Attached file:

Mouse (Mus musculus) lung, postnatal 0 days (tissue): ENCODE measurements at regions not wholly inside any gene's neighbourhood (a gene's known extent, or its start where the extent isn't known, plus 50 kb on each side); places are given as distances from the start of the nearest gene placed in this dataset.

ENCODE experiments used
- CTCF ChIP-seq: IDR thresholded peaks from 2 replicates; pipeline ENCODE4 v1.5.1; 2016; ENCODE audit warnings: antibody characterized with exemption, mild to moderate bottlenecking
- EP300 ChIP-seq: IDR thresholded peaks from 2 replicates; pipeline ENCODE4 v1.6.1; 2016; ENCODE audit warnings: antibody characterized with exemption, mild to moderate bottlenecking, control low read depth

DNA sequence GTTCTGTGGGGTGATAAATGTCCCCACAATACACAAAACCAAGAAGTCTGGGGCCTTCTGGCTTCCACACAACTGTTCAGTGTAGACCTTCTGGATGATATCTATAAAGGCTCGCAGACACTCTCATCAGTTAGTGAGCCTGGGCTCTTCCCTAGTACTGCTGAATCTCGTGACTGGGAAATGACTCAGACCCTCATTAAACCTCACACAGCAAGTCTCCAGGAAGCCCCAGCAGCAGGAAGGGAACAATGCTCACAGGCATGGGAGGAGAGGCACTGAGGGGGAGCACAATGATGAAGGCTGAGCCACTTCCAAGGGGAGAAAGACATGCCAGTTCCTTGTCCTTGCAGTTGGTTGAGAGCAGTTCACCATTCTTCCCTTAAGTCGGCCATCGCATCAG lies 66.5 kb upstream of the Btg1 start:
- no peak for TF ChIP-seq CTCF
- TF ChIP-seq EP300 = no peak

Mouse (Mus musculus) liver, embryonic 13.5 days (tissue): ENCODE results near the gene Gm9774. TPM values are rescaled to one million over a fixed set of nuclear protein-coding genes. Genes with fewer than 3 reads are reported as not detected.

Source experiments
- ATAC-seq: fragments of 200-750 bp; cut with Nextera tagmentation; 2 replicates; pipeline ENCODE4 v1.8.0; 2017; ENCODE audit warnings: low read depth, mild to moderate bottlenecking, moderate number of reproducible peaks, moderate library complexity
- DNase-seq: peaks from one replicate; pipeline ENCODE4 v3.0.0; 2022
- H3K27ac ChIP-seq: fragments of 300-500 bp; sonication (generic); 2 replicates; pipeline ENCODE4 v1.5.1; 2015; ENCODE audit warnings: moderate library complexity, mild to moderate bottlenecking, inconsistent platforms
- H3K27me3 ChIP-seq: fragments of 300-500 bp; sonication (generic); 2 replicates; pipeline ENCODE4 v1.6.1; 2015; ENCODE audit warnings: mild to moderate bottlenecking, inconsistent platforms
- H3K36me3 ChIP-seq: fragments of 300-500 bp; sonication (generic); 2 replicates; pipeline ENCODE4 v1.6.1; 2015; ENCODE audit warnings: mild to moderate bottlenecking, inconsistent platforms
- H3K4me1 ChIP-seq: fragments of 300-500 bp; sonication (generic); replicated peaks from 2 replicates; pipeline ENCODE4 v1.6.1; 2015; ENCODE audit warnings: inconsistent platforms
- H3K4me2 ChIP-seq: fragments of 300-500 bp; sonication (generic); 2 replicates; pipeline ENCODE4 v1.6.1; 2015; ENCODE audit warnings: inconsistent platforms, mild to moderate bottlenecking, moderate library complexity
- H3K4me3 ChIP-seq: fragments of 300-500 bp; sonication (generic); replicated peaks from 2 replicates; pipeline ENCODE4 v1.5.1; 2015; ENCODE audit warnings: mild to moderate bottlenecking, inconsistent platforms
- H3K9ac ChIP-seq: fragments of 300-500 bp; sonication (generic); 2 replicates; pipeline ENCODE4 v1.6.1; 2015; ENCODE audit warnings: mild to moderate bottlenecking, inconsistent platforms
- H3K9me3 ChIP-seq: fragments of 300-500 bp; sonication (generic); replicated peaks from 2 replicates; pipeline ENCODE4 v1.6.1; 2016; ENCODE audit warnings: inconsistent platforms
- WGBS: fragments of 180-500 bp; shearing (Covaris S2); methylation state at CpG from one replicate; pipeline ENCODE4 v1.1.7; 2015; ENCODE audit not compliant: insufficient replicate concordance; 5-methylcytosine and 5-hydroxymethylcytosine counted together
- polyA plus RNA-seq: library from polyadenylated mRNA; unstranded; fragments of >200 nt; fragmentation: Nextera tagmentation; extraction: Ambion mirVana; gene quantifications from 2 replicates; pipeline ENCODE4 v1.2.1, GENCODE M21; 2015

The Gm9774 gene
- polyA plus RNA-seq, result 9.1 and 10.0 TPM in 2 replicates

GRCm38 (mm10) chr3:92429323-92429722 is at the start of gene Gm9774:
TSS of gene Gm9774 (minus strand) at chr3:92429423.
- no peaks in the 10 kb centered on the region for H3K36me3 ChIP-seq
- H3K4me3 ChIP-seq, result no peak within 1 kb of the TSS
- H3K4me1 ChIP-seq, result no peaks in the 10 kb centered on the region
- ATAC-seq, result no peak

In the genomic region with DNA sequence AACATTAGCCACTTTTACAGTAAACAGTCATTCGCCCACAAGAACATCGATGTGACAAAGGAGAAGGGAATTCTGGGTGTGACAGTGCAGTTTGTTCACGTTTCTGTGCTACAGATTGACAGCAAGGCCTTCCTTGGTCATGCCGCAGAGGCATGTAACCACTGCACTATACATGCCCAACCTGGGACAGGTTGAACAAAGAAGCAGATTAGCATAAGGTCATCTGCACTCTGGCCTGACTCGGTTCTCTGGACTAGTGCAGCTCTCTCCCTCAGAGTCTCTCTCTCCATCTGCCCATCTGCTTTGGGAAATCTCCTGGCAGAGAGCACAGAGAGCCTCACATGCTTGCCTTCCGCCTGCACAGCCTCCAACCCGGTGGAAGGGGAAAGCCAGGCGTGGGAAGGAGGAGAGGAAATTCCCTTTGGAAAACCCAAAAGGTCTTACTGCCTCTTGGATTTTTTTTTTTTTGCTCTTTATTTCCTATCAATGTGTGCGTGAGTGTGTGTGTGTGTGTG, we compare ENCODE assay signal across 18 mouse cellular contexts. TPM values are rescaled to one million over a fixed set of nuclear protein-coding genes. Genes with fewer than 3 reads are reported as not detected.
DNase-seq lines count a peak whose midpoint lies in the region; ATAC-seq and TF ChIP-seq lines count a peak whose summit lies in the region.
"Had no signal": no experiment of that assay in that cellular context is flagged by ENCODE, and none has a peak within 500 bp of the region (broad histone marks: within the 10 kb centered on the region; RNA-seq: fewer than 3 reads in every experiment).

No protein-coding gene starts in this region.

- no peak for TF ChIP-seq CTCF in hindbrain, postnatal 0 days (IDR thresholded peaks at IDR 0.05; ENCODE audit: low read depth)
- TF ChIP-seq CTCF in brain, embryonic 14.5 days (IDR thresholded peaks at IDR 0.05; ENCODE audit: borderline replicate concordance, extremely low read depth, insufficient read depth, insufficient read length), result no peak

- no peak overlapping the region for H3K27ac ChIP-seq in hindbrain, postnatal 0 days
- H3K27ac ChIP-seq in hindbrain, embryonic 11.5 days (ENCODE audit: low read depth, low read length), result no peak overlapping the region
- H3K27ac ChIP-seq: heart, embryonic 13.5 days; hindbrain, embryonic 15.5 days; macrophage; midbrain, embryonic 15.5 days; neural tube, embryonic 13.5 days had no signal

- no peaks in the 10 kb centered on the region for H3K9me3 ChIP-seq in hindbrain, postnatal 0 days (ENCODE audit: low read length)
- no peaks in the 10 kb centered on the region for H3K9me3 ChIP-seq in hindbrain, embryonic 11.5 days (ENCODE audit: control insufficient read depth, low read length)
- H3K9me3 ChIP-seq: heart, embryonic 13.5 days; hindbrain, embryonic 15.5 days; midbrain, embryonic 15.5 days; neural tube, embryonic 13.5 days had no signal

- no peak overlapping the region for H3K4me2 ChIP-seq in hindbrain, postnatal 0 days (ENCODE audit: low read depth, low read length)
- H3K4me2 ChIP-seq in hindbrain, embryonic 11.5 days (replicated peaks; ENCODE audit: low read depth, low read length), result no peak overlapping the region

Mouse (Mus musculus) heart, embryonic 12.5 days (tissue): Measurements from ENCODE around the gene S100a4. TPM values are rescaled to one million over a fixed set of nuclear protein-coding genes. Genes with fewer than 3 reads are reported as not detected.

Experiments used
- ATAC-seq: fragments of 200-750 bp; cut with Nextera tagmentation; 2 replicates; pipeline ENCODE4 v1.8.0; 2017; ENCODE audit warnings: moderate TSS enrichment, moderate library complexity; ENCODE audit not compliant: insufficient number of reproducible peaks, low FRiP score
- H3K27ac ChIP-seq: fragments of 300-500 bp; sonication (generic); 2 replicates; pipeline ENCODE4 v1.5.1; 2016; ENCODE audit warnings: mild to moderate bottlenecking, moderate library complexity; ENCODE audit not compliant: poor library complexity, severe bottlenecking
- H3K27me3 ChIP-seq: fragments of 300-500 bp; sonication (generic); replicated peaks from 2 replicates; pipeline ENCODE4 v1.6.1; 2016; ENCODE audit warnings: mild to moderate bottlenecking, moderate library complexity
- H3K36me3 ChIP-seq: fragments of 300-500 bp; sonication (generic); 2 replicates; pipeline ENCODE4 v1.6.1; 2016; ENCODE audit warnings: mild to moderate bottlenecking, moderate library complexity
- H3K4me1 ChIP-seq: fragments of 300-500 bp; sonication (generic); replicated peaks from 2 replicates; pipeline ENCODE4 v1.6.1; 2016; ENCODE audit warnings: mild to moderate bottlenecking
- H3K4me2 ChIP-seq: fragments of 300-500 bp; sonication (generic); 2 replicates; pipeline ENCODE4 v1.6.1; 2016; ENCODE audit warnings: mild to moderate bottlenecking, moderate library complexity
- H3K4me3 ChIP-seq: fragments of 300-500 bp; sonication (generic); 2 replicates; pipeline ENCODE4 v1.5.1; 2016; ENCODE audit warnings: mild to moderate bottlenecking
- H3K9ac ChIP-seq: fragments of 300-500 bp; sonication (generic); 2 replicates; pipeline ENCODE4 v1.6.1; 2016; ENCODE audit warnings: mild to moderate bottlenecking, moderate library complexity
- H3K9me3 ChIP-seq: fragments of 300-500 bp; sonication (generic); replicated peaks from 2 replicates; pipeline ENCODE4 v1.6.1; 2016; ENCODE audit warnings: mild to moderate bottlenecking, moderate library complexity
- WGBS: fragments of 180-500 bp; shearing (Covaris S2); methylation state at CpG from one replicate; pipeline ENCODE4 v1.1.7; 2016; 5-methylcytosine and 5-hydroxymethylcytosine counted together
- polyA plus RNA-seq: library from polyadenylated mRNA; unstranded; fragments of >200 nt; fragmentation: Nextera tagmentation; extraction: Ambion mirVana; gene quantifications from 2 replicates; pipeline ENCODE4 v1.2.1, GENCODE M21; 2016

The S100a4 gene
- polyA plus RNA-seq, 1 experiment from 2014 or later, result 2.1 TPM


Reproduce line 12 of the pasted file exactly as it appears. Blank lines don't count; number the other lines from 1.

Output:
- H3K27ac ChIP-seq: fragments of 300-500 bp; sonication (generic); 2 replicates; pipeline ENCODE4 v1.5.1; 2015; ENCODE audit warnings: moderate library complexity, mild to moderate bottlenecking, inconsistent platforms